Behind bars in Dublin, prisoners knit for the vulnerable

Dóchas women donate clothes and blankets to homeless, Red Cross and premature babies

Guinness record attempt: the Dóchas group helped Valery Larkin try to knit the world’s largest blanket

Guinness record attempt: the Dóchas group helped Valery Larkin try to knit the world’s largest blanket

 

Angelique first started knitting in Limerick Prison. She learned how to make baby blankets and found that the methodical rhythm of knitting needles helped clear and calm her mind. When she was transferred to the Dóchas Centre, the women’s prison on the Mountjoy campus in Dublin, she was determined to keep improving her skills, and she approached one of the volunteers in the centre.

“I asked if there was any chance she could get us some wool. I decided I wanted to knit scarves, hats and gloves for homeless people, just to help them keep them warm. It’s really sad when you look at the news and see the homelessness,” she says. “Even people who come in here, lots of them come of the streets and have nothing. It’s so cold out there now. I know a scarf and a hat might not make much of a difference, but it will keep them a bit warmer.”

Angelique is just one of the group of about 12 women who take knitting and crochet classes at Dóchas and were recently involved in knitting six blankets that were donated to the Irish Red Cross. The group decided to make them following a call-out from Valery Larkin, in Co Clare, who is attempting to break a Guinness world record by knitting the world’s largest blanket. Once the blanket has been completed it will be divided into 600 smaller, 150cm-by-150cm blankets and distributed to vulnerable people across the State.

Irene Farrelly, who volunteers as a befriender in the prison and leads the knitting classes, says many of the women fully understand the importance of having a woollen blanket to keep warm. “Some of the knitters were homeless – and some still are – so they understood how welcome a warm blanket would be on long, cold winter nights. It was scary to hear them explain what it is truly like to be homeless, and to see the empathy from the other women who have a home.”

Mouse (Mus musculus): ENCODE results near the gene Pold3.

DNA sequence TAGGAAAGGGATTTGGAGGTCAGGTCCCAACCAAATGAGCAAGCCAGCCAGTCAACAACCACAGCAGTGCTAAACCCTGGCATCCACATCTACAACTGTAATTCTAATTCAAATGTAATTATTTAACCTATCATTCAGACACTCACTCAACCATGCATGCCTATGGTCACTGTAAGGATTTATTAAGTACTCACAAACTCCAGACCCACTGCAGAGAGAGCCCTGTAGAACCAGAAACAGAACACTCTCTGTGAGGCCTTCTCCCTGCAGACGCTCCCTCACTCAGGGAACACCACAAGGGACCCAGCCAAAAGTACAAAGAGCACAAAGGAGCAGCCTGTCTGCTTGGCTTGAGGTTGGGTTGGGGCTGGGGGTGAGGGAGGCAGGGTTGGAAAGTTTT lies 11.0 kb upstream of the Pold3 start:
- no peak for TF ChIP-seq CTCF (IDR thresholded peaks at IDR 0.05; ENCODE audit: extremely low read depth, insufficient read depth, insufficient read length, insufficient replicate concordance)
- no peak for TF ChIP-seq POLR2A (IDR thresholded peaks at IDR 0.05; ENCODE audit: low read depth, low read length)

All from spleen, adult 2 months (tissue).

Rotunda’s premature babies

Sandra’s arthritis in her hands means she can no longer knit, but she still gets great pleasure from crocheting clothes and decorations. She now crochets tiny outfits for premature babies at the Rotunda Hospital. “When the parents of a premature baby are handed a blanket that’s so huge the baby is lost in it, that’s the memory the parents will have of their child. If they’re dressed up in these clothes they can get pictures which is so much nicer.”

Sandra says many of the women at Dóchas have discovered their “gift” through courses in the prison. “There’s so many classes here, and we never knew we could do this before we came in here. When you’re back in your room at night, rather than sitting there and dwelling on what could have been, you can just pick up your knitting. It takes you away from absolutely everything else.”

Speaking at the presentation of the blankets to the Irish Red Cross on Thursday, the Irish Prison Service’s director general, Michael Donnellan, commended the women for their work, which he said showed the benefits of providing training opportunities for prisoners.

Echoing the words of Nelson Mandela, Mr Donellan said a person should never judge a country before they have seen the inside of its jails, and underlined the importance of protecting prisoners’ dignity.

“We now have what we call the Mandela rules . . . standards that every country should aspire to. I think if he was here today, and looked inside this prison, he’d see the kinds of things he was trying to explain to people.”